Over at Equitable Growth: A correspondent writes:
It makes no sense for Bernanke to: 1. Have pounded his chest about the success of QE; 2. Now be claiming that he never had any effect at all, that he was just seeking the natural rate; and 3. If this IS in fact the natural rate, then it makes NO SENSE to suggest Summers is wrong on secular stagnation.
Do you really want to know how Ben Bernanke thinks?
OK. But, remember: you asked for it! READ MOAR
I think the key is that Bernanke is--or should be--claiming not that his policies had no effect but that they had no distortionary effect. He is, really, I think, claiming that his policies in fact helped un-distort an economy that had already been grossly distorted by the financial crisis.
To follow Bernanke's thinking, start with the fact that people can do three things with their incomes. They can:
- buy things to consume,
- invest--that is, buy things that will boost their income in the future
- hoard--that is, hold on to some of the cash they were paid, or park more of their wealth in something else they value not because it gives them utility or boosts their future income, but rather simply serves as a safe-and-liquid-store-of-value, so they can boost their spending above their income at some point in the future.
Continue with John Stuart Mill's 1829 insight: when the quantity demanded of safe-and-liquid-store-of-value assets to hoard is greater than the quantity supplied, demand for consumption goods and services and for real produced capital assets will be less than the supply. Businesses will then lose money and people will get fired. When people get fired and you lose full employment, incomes and planned spending both drop economy wide.
Let the situation stew for long enough, and eventually somebody in the private sector will probably figure out some circuitous and way to put the unemployed to work making the safe-and-liquid-store-of-value assets people want to buy to hoard. But that may take a very long time. And it takes an especially long time when nobody sane trusts anybody in the private sector when they promise that this asset is in fact a safe-and-liquid-store-of-value asset, one that you can hoard and then sleep easy on.
It is much simpler for the central bank to just expand the supply of safe-and-liquid-store-of-value assets when demand for such goes up. It can then shrink the supply back down when demand goes down. It can and does do this via database entries, instantaneously, costlessly.
But how does the central bank know whether it is feeding the private economy the right amount of safe-and-liquid-store-of-value assets? How can it know whether the supply matches the quantity that would be demanded if the economy were at full employment?
Well, the way Bernanke looks at it, the central bank has to calculate what the relative price of consumption goods and services relative to real capital assets--that is, what the interest-rate--would be if the economy were at full employment, and the central bank were succeeding at doing its job. Then it looks to see whether the actual 10-year Treasury bond rate out there is equal to this natural rate of interest.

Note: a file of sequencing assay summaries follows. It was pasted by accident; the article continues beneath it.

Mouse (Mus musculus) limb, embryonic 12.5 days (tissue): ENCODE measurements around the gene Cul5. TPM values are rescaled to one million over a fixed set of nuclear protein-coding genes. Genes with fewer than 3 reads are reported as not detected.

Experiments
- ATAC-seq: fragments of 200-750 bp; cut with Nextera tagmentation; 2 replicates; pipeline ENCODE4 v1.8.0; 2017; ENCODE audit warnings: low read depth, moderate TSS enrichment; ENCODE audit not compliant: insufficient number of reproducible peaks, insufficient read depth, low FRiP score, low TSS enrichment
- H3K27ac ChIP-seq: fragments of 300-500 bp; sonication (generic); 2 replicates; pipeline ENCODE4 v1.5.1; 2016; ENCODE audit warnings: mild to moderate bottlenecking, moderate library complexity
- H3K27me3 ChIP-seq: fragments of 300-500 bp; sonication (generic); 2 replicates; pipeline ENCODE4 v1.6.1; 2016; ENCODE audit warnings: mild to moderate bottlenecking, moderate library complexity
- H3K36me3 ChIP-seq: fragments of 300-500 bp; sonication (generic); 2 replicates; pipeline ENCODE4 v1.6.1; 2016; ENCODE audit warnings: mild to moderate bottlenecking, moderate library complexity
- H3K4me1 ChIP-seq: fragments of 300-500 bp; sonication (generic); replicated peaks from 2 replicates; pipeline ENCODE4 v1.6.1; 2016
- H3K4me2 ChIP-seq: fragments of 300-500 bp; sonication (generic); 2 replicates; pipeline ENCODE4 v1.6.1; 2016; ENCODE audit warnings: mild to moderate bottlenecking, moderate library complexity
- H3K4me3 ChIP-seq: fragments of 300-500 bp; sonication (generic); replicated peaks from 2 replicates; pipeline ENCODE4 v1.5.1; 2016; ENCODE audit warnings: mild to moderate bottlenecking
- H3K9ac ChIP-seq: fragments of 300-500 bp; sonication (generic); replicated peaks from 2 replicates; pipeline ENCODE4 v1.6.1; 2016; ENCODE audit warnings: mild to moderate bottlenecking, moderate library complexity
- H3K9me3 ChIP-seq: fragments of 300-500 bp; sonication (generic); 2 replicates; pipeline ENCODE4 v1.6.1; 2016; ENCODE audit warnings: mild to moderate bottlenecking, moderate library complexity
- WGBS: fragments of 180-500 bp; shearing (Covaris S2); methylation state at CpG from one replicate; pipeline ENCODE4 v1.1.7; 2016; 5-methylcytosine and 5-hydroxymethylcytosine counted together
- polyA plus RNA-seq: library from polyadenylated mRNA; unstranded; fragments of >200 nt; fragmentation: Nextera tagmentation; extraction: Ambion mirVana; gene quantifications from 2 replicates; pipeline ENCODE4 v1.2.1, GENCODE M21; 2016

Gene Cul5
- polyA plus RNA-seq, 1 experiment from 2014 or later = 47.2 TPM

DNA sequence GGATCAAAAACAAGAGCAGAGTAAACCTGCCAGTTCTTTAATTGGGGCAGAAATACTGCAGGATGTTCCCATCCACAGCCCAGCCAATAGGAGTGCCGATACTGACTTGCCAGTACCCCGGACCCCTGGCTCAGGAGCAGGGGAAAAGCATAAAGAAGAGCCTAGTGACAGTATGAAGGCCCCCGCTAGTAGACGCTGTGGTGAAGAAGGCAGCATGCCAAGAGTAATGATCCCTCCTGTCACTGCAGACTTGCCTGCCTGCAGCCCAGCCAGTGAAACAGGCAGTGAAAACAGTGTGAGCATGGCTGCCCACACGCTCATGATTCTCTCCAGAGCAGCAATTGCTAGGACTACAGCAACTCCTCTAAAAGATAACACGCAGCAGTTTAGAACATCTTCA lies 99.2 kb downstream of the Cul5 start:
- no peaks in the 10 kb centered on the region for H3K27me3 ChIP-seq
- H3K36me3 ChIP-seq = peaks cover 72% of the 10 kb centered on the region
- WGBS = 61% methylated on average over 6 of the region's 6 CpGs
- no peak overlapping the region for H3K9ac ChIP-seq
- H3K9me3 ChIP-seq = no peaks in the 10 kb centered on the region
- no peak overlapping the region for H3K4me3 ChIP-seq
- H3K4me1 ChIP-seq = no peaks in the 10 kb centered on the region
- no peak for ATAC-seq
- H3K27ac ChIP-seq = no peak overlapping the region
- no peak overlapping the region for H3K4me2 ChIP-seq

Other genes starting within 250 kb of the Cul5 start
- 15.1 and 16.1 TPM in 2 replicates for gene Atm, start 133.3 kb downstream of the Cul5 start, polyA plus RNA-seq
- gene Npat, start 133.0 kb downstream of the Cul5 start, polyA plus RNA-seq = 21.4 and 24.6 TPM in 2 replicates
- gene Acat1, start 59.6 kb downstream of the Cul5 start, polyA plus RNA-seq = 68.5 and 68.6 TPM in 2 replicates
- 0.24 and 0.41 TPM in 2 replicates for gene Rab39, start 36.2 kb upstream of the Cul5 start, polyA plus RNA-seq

In Bernanke's mind, when the 10-year Treasury bond rate is at the value it would have when the quantities demanded and supplied of safe-and-liquid store-of-value assets were equal at full employment, then by logical necessity the interest-rate cannot be distorted. The equality of the market and the natural rate of interest is, by the metaphysical necessity of the case, the true and undistorted value. The Federal Reserve only distorts the capital markets when it either provides too little in the way of safe-and-liquid-store-of-value assets and allows the interest rates to rise above its natural value, or provides too much and pushes the interest-rate below its natural value.
You may say that this is all very metaphysical and mystical and weird. And were you to say so, you would be right.
Summers, Bernanke, Krugman
You may say: A 10-year nominal Treasury bond rate no higher than inflation is supposed to be the current value of the natural interest-rate? Good God! That is absurd! Something is wrong with our economy, and wrong at a much deeper level than a simple shortage relative to demand of the supply of safe-and-liquid-store-of-value assets that can be hoarded! It makes no sense that real capital assets must be at such a premium valuation in order to induce wealthholders not to hoard but rather to invest in the future!
And if you were to say that, you would be Larry Summers.
You may say: In the mid-2000s, it was all because wealthholders in China had this extraordinary and not-entirely-rational demand, and today it is because wealthholders in Germany have an analogous extraordinary and not-entirely-rational demand, for the safe-and-liquid-store-of-value assets by the US government.
And you may say: Those extraordinary foreign demands for dollar assets as safe-and-liquid-stores-of-value are, today, reflections of insane austerity and secular stagnation in Europe, and were, last decade, reflections of the global imbalances caused by China's rapid development and potential political instability.
And if you were to say that, you would be Paul Krugman.
And, of course, all three are right.
Larry is right in that it looks like there is something deeply wrong with our economies. Ben is right in that, from the U.S. perspective, most of our difficulties are severely aggregated by capital inflows. And Paul is right that those capital inflows are not themselves the primary dysfunction we face.